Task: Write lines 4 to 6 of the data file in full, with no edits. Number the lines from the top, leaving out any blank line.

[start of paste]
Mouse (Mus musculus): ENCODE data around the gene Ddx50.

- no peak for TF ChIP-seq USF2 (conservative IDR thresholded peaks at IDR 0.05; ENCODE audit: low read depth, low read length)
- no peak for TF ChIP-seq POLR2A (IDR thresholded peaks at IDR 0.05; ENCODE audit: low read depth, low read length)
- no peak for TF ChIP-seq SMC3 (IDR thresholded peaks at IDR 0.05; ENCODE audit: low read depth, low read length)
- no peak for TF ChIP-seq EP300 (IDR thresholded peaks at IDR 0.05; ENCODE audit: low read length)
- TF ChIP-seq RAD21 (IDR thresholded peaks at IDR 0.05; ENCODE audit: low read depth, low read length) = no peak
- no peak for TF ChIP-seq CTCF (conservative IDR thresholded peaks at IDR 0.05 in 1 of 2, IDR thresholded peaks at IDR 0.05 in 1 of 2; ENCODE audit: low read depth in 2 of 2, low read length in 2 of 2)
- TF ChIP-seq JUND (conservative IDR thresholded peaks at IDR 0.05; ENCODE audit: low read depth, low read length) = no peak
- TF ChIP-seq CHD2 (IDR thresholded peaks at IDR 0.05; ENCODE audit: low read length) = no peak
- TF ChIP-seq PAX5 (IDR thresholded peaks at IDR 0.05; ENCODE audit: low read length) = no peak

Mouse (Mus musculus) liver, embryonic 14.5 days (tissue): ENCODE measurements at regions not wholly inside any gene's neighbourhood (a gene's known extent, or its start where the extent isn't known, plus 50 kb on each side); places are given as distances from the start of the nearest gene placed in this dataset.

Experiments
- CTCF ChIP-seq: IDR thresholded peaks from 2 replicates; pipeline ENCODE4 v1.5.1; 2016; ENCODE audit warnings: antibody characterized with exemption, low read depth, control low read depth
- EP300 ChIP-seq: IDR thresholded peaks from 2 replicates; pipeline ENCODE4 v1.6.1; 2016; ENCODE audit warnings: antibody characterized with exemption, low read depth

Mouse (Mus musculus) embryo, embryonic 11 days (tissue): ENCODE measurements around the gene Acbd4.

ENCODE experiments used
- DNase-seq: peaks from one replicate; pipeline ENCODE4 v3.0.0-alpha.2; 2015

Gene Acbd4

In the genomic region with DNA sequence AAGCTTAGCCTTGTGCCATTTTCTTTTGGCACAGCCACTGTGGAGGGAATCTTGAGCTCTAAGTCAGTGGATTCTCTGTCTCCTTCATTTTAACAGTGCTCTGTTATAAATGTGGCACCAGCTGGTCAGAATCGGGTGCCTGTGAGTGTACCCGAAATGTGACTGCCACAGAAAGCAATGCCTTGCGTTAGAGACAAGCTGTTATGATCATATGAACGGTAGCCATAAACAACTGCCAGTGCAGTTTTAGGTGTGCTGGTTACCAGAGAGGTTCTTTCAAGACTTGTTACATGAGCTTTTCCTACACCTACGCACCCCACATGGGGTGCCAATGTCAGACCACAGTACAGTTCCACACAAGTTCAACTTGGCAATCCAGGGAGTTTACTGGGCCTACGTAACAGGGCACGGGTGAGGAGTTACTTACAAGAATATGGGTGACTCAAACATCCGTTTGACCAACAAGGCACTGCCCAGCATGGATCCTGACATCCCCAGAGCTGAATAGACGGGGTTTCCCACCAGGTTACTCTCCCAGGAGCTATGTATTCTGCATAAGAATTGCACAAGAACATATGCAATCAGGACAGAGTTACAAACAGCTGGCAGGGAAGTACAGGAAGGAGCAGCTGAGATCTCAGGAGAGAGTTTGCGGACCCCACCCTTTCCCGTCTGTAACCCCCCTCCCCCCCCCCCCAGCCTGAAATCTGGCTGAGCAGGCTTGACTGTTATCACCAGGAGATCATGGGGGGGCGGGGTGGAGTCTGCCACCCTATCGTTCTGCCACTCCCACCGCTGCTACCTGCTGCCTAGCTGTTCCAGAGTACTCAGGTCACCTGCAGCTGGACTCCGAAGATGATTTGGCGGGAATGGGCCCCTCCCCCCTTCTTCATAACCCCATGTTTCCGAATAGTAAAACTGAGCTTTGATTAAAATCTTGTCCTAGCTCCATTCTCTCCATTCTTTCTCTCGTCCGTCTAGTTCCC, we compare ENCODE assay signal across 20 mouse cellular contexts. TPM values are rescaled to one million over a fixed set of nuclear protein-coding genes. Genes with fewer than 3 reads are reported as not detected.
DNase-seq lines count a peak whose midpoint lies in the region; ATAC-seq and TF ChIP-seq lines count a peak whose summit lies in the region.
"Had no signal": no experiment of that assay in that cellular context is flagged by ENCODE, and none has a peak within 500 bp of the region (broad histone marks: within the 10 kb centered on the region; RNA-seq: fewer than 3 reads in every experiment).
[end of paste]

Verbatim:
- no peak for TF ChIP-seq SMC3 (IDR thresholded peaks at IDR 0.05; ENCODE audit: low read depth, low read length)
- no peak for TF ChIP-seq EP300 (IDR thresholded peaks at IDR 0.05; ENCODE audit: low read length)
- TF ChIP-seq RAD21 (IDR thresholded peaks at IDR 0.05; ENCODE audit: low read depth, low read length) = no peak